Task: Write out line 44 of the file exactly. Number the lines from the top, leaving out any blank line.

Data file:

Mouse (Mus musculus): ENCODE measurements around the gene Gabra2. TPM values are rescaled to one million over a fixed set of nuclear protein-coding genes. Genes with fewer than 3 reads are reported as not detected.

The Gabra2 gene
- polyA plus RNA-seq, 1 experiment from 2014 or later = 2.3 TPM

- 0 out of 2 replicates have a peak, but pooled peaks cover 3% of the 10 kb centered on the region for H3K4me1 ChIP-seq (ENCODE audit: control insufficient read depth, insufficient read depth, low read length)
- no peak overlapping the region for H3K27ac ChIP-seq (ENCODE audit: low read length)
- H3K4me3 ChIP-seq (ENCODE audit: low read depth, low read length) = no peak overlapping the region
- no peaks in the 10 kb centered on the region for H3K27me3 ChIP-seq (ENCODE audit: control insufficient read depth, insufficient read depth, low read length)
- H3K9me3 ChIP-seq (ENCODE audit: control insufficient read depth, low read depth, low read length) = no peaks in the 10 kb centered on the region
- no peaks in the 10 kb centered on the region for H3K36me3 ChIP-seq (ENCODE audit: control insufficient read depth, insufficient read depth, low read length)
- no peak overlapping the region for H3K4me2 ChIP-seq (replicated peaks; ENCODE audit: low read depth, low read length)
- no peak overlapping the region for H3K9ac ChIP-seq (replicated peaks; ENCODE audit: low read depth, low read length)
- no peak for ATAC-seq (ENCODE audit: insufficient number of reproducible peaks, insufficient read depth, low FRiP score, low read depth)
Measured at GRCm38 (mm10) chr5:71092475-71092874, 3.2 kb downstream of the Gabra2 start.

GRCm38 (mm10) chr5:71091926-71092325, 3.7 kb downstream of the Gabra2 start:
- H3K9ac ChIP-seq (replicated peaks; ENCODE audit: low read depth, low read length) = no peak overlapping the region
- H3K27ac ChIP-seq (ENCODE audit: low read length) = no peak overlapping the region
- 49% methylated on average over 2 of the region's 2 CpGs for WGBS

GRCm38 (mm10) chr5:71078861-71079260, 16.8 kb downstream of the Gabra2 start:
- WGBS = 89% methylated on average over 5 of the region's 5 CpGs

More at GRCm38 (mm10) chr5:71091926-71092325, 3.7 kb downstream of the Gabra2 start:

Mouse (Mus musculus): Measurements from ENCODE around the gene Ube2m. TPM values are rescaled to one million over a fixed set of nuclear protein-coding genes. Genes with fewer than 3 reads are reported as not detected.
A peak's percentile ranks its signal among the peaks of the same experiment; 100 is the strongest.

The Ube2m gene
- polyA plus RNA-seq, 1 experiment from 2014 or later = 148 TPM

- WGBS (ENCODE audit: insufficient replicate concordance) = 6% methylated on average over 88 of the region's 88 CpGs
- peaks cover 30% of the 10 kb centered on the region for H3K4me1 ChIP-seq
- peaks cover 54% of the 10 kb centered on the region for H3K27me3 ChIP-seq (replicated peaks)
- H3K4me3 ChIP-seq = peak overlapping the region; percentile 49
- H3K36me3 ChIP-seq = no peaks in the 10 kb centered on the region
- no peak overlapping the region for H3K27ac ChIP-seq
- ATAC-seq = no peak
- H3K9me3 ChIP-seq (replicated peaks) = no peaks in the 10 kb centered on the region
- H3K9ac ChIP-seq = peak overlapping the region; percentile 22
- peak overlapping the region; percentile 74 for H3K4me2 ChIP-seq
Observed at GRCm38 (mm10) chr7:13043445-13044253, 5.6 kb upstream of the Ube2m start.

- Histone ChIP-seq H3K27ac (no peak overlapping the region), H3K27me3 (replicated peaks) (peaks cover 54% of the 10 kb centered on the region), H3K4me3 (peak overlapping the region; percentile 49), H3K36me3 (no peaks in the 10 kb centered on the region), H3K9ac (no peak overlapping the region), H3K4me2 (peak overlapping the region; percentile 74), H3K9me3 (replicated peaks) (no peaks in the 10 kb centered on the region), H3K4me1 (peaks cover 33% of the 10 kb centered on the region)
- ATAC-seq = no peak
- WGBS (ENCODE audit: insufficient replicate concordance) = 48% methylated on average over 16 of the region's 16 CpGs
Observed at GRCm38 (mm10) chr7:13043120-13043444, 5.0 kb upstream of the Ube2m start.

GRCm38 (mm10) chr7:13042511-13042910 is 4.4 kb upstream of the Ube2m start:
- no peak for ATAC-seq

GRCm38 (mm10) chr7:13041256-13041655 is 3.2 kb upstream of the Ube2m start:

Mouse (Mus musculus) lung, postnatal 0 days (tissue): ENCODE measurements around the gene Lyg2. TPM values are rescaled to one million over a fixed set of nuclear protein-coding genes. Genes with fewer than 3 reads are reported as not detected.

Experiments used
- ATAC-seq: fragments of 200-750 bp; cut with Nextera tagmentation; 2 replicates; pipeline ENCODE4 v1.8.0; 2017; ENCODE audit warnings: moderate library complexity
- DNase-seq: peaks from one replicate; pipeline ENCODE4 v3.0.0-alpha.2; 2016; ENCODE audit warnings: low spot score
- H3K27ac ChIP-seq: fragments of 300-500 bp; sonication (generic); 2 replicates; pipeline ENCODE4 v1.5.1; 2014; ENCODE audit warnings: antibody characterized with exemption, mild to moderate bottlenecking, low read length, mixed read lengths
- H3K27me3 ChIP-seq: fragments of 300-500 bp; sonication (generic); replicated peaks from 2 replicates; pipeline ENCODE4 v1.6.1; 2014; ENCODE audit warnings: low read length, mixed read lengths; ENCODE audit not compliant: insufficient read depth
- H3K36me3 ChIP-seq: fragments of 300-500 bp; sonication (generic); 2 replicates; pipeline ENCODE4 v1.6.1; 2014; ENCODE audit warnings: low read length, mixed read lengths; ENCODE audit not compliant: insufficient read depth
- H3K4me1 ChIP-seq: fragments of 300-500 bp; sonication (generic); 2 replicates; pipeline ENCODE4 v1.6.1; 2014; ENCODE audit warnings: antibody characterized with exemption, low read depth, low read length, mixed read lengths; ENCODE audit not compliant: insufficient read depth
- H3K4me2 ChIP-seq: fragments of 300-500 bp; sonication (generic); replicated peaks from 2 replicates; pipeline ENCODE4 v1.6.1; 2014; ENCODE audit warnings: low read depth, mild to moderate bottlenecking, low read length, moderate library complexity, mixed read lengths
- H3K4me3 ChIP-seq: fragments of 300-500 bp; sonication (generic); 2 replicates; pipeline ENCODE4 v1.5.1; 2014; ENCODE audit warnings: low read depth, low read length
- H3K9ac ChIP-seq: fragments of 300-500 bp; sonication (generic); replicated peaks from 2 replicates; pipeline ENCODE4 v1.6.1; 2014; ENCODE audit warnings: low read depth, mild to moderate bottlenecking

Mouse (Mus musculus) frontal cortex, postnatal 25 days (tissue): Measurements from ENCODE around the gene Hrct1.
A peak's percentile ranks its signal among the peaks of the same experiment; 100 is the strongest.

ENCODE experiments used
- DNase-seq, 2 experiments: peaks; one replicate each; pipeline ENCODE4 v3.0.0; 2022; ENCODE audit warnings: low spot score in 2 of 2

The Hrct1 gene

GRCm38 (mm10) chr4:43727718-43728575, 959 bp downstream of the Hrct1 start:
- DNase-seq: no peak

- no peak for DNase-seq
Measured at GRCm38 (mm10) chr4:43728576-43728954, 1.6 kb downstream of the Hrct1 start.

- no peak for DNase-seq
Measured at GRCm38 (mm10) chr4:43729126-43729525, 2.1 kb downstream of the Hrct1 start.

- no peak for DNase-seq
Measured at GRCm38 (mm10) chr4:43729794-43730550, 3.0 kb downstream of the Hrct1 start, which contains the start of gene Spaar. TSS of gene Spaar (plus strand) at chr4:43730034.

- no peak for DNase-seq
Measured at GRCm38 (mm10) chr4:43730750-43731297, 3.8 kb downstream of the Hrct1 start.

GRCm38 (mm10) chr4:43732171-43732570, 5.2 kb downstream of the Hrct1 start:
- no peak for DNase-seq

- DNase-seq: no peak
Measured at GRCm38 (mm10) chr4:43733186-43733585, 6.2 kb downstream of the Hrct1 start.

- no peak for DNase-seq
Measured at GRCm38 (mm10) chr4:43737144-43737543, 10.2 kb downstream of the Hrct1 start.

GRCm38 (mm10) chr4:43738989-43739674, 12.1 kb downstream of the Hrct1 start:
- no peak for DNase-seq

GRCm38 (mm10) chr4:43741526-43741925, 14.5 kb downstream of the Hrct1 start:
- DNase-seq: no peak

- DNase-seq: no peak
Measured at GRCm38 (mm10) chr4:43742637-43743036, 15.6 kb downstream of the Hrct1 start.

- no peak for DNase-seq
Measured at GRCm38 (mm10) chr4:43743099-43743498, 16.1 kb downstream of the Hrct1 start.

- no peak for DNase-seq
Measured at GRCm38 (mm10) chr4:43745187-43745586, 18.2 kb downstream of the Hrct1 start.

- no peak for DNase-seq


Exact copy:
Experiments used